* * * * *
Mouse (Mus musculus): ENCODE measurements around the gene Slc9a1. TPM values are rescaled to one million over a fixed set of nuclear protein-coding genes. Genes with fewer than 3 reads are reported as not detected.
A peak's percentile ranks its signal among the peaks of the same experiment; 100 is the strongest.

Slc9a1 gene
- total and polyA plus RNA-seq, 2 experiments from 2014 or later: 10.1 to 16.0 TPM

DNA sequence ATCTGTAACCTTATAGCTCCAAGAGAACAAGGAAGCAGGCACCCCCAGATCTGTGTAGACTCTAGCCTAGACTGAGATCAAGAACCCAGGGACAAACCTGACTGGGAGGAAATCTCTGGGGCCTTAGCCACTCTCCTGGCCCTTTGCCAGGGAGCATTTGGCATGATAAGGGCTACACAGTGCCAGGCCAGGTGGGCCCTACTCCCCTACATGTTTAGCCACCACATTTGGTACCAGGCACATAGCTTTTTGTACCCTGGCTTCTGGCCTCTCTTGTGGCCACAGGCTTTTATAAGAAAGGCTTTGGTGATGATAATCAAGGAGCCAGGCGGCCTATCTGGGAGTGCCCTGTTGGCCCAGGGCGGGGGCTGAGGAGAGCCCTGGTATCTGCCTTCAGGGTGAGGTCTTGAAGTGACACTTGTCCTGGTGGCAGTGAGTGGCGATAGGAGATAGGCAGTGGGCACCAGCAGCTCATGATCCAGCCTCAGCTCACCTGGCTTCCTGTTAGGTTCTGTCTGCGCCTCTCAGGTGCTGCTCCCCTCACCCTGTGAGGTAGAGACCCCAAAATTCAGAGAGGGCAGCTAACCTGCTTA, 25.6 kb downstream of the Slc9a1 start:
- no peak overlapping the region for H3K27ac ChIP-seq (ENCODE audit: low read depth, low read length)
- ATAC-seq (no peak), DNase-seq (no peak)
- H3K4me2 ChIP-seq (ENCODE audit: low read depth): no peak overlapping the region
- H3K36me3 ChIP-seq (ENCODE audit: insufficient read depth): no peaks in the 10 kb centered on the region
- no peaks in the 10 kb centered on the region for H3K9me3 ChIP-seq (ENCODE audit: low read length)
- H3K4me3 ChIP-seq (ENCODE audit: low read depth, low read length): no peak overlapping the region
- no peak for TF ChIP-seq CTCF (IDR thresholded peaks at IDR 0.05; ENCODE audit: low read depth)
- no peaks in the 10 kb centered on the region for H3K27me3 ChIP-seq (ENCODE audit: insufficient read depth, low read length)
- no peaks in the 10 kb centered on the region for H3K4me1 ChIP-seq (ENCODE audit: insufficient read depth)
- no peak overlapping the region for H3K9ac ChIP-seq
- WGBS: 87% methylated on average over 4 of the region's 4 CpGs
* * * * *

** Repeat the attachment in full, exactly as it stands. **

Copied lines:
Mouse (Mus musculus): ENCODE measurements around the gene Slc9a1. TPM values are rescaled to one million over a fixed set of nuclear protein-coding genes. Genes with fewer than 3 reads are reported as not detected.
A peak's percentile ranks its signal among the peaks of the same experiment; 100 is the strongest.

Slc9a1 gene
- total and polyA plus RNA-seq, 2 experiments from 2014 or later: 10.1 to 16.0 TPM

DNA sequence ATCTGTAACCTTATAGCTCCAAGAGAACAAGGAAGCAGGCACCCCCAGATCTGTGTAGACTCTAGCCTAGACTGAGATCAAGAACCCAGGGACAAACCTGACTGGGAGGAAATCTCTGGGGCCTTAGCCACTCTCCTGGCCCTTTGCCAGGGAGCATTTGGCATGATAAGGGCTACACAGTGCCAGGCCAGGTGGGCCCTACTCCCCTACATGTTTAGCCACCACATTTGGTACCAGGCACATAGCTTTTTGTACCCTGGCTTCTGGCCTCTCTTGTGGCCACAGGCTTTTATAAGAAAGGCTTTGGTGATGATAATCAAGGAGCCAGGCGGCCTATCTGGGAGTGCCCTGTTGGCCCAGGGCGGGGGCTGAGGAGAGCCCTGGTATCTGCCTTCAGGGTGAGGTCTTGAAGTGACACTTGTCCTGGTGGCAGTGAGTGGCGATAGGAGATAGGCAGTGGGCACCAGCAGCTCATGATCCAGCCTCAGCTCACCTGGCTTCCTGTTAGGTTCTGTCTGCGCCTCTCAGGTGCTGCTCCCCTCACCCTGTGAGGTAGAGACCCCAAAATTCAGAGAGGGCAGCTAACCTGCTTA, 25.6 kb downstream of the Slc9a1 start:
- no peak overlapping the region for H3K27ac ChIP-seq (ENCODE audit: low read depth, low read length)
- ATAC-seq (no peak), DNase-seq (no peak)
- H3K4me2 ChIP-seq (ENCODE audit: low read depth): no peak overlapping the region
- H3K36me3 ChIP-seq (ENCODE audit: insufficient read depth): no peaks in the 10 kb centered on the region
- no peaks in the 10 kb centered on the region for H3K9me3 ChIP-seq (ENCODE audit: low read length)
- H3K4me3 ChIP-seq (ENCODE audit: low read depth, low read length): no peak overlapping the region
- no peak for TF ChIP-seq CTCF (IDR thresholded peaks at IDR 0.05; ENCODE audit: low read depth)
- no peaks in the 10 kb centered on the region for H3K27me3 ChIP-seq (ENCODE audit: insufficient read depth, low read length)
- no peaks in the 10 kb centered on the region for H3K4me1 ChIP-seq (ENCODE audit: insufficient read depth)
- no peak overlapping the region for H3K9ac ChIP-seq
- WGBS: 87% methylated on average over 4 of the region's 4 CpGs